Following the interval, Jansons conducted Berlioz’s Symphonie fantastique, a key work of Romantic programme music. It tells of a love story that inevitably ends badly, its five movements accompanying the “narrator” on various adventures that extend from a magnificent ball to the narrator’s own execution when he thinks he has murdered his lover out of jealousy. The work culminates in a Witches’ Sabbath. The result is a gripping mixture of sex and crime that has undoubtedly contributed to the work’s lasting success, even if Berlioz himself hoped that “on its own the symphony will provide sufficient musical interest independently of any dramatic intention”.

https://www.digitalconcerthall.com/en/concert/24320

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Bavarian Radio Symphony Orchestra – Bruckner: Symphonies Nos. 1-9 (Live) (2019) [Official Digital Download 24bit/48kHz]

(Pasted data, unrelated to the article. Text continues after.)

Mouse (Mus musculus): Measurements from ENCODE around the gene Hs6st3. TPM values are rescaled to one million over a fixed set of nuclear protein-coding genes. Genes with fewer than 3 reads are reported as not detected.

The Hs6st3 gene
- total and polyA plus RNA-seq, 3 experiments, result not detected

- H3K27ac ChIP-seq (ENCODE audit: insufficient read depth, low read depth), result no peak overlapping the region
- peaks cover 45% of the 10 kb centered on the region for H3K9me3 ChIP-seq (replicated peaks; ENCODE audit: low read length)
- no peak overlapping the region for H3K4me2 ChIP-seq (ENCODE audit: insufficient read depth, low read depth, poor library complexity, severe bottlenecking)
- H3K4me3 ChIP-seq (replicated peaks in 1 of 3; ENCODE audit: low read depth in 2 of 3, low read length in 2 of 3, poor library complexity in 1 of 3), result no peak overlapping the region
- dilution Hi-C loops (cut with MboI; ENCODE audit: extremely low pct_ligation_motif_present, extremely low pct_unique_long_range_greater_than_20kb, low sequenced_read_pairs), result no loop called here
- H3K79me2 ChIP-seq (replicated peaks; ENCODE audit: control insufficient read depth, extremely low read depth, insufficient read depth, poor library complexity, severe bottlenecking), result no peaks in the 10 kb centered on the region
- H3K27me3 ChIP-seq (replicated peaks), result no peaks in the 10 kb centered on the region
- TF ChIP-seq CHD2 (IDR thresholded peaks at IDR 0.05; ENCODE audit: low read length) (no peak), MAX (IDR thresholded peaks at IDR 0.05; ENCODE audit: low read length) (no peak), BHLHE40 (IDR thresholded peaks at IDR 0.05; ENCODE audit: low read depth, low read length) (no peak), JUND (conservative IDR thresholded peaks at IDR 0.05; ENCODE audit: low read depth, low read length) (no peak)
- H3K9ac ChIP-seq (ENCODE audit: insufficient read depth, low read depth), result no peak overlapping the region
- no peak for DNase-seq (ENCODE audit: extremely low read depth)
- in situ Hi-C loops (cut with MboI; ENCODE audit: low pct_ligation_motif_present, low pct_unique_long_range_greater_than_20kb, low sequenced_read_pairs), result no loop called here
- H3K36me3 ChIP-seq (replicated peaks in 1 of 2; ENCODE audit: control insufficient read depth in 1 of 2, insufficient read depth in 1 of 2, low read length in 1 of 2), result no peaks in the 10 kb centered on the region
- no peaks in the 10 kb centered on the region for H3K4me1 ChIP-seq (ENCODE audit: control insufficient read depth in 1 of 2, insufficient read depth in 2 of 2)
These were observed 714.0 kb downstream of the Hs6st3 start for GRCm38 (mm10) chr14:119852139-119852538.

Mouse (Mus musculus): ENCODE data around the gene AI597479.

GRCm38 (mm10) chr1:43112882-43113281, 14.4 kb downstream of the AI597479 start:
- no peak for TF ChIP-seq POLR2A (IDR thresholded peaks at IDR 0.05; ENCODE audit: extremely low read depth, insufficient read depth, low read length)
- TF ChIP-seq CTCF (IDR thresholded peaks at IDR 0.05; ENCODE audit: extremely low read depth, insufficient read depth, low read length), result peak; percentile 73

Bavarian Radio Symphony Orchestra, Herbert Blomsted, Bernard Haitink, Mariss Jansons, Lorin Maazel – Bruckner: Symphonies Nos. 1-9 (Live) (2019)
FLAC (tracks) 24-bit/48 kHz | Time – 09:43:21 minutes | 5,29 GB | Genre: Classical
Studio Master, Official Digital Download | Digital Booklet, Front Cover | © BR-Klassik

Bruckner’s Nine Symphonies are a constant in the repertoire of the Symphonieorchester des Bayerischen Rundfunks, as in those of all major orchestras. The special feature of the 9 album being presented here by BR KLASSIK is that the recordings are conducted by not only one but a total of four conductors closely associated with the orchestra, all of them proven international Bruckner experts. More than in any other compilation, common features in interpretation (also due to the same orchestra) as well as fascinating differences due to the various interpretive approaches of the respective conductors can all be detected. In these recordings it also becomes clear what brilliant contributions Herbert Blomstedt, Bernard Haitink, Mariss Jansons and Lorin Maazel have made over the decades to Bruckner’s symphonic oeuvre.